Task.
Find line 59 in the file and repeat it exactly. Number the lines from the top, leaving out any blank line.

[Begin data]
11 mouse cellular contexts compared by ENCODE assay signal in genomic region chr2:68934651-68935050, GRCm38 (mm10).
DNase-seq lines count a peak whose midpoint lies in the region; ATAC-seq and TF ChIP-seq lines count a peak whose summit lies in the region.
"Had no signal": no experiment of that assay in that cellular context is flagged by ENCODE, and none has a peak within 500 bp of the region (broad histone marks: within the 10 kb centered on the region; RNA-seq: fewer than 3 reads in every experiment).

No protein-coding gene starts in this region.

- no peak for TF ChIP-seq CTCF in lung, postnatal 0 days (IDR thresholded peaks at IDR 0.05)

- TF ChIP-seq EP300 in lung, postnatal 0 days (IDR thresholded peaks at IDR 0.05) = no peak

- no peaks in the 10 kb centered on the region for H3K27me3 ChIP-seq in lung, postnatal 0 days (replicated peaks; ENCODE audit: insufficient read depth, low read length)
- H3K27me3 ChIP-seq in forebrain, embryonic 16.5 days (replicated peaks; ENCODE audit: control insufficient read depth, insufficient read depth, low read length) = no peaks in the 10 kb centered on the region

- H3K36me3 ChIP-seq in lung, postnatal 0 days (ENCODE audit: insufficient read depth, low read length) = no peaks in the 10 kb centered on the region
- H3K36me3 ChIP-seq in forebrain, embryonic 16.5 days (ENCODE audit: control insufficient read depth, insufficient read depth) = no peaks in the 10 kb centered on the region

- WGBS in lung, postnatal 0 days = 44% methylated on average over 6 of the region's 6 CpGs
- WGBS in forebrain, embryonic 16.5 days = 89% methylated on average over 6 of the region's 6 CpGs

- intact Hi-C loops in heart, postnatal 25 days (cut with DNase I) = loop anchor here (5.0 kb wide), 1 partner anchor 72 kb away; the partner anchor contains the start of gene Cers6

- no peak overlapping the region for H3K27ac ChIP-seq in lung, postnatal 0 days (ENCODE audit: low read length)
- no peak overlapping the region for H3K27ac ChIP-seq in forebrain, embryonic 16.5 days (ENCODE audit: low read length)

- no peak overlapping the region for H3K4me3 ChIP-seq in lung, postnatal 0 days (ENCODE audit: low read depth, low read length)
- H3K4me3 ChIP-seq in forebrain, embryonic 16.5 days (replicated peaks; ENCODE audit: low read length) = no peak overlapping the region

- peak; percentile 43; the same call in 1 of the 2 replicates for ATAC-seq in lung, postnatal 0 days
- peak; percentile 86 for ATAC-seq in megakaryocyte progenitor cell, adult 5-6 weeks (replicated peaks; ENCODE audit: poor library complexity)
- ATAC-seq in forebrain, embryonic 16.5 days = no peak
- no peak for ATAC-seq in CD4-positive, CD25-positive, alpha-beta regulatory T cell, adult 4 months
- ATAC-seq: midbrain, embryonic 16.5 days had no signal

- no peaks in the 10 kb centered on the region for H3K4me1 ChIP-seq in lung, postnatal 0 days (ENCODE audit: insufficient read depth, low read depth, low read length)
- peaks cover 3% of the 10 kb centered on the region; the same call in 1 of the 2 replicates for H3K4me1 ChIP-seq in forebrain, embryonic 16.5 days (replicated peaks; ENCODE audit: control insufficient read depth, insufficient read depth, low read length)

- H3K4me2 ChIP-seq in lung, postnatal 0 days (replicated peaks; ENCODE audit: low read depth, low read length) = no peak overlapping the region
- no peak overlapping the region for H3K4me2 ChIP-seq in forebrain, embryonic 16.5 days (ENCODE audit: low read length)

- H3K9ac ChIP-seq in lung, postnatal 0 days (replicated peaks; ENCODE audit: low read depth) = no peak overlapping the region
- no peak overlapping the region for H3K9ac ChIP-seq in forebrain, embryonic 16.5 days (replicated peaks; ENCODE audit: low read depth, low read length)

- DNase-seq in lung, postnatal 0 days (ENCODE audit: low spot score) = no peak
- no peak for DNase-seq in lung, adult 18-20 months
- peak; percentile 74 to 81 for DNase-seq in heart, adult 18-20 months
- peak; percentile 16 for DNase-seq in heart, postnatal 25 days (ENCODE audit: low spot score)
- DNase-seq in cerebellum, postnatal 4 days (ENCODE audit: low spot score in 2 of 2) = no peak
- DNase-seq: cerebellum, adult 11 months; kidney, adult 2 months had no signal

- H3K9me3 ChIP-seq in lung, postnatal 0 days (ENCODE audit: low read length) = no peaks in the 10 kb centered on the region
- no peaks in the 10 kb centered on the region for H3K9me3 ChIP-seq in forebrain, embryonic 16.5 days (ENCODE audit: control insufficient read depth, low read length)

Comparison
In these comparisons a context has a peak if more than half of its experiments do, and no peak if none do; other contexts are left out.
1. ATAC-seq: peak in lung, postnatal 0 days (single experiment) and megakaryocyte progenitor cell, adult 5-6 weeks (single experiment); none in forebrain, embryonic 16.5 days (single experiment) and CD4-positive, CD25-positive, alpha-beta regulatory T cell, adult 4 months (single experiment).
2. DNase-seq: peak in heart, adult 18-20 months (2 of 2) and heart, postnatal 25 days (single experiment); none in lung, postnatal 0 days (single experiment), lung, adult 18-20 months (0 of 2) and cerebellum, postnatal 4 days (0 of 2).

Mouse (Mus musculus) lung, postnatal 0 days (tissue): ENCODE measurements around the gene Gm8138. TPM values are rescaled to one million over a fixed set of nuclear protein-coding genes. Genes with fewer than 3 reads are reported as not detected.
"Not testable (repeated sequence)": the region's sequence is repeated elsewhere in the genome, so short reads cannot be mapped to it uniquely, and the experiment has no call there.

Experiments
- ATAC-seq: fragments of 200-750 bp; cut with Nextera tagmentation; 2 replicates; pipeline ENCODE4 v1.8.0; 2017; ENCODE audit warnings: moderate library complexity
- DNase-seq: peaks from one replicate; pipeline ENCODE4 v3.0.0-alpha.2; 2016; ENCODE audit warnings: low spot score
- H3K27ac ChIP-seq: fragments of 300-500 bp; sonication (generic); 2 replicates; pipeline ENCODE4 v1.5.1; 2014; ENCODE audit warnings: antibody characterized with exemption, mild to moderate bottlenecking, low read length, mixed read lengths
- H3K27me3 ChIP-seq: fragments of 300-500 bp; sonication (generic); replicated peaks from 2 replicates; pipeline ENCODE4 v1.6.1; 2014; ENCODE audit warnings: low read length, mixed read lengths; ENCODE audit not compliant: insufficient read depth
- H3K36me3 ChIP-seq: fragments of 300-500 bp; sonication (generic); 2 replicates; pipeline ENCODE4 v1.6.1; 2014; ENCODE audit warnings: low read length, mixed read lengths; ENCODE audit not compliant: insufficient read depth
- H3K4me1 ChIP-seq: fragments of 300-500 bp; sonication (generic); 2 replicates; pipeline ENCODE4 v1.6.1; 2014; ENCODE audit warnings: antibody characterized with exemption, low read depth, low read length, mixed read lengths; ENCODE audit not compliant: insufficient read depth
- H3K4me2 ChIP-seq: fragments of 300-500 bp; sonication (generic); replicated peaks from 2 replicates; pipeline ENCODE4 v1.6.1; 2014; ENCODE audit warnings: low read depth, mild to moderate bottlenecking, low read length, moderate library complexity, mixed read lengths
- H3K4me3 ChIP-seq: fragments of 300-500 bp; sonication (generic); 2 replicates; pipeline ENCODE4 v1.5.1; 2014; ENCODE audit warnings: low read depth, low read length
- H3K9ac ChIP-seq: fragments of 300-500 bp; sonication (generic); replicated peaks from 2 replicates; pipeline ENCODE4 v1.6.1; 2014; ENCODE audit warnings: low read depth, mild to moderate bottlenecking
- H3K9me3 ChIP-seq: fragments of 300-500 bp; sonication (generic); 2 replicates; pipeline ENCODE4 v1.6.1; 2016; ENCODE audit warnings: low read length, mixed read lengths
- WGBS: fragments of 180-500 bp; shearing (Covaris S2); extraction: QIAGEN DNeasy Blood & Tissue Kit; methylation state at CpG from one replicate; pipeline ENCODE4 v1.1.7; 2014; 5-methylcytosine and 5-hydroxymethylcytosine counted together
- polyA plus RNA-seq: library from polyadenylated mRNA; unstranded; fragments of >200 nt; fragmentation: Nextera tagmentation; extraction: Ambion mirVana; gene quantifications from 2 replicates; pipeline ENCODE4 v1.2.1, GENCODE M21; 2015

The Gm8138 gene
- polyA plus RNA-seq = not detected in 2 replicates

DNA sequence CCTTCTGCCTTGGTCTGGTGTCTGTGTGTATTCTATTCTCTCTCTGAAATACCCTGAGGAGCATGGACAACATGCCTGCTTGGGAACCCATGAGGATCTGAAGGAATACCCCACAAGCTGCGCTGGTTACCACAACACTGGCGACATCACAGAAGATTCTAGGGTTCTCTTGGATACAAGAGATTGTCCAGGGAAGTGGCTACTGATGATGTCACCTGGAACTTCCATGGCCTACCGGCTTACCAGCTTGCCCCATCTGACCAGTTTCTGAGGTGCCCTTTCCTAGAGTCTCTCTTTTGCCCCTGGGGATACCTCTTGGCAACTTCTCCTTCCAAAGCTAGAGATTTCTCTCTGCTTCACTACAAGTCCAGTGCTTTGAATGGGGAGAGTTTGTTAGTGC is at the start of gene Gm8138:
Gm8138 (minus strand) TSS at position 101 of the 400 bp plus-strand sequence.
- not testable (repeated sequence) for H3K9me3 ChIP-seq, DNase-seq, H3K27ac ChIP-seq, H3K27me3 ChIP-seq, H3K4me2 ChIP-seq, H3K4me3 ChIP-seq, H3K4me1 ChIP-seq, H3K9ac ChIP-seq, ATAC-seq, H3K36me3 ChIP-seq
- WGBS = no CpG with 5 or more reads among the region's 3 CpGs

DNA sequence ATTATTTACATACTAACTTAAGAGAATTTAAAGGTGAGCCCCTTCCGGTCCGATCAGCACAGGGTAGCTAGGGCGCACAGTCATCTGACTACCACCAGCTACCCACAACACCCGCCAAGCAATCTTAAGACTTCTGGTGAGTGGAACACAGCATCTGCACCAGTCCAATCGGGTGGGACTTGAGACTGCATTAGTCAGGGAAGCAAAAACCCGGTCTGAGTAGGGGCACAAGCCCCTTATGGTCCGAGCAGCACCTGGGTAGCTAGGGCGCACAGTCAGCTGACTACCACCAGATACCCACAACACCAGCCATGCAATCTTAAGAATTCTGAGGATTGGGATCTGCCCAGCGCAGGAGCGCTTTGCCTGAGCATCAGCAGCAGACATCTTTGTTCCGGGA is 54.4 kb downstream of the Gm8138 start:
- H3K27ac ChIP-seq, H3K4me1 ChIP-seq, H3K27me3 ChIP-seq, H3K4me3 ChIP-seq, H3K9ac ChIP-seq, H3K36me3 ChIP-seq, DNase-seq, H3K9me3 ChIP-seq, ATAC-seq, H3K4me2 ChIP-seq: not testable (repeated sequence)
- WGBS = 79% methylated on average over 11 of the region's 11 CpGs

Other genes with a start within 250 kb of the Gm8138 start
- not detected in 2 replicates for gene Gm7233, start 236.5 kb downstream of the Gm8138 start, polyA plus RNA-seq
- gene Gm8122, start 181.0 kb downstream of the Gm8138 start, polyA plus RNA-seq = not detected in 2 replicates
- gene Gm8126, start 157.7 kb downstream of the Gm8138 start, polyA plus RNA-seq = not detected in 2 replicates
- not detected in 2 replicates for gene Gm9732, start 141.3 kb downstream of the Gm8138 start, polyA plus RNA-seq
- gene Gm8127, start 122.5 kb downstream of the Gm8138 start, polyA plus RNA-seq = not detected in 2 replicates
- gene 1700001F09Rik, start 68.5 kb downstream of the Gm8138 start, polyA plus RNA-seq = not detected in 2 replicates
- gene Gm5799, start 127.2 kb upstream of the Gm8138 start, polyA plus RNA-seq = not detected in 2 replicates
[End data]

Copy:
Gm8138 (minus strand) TSS at position 101 of the 400 bp plus-strand sequence.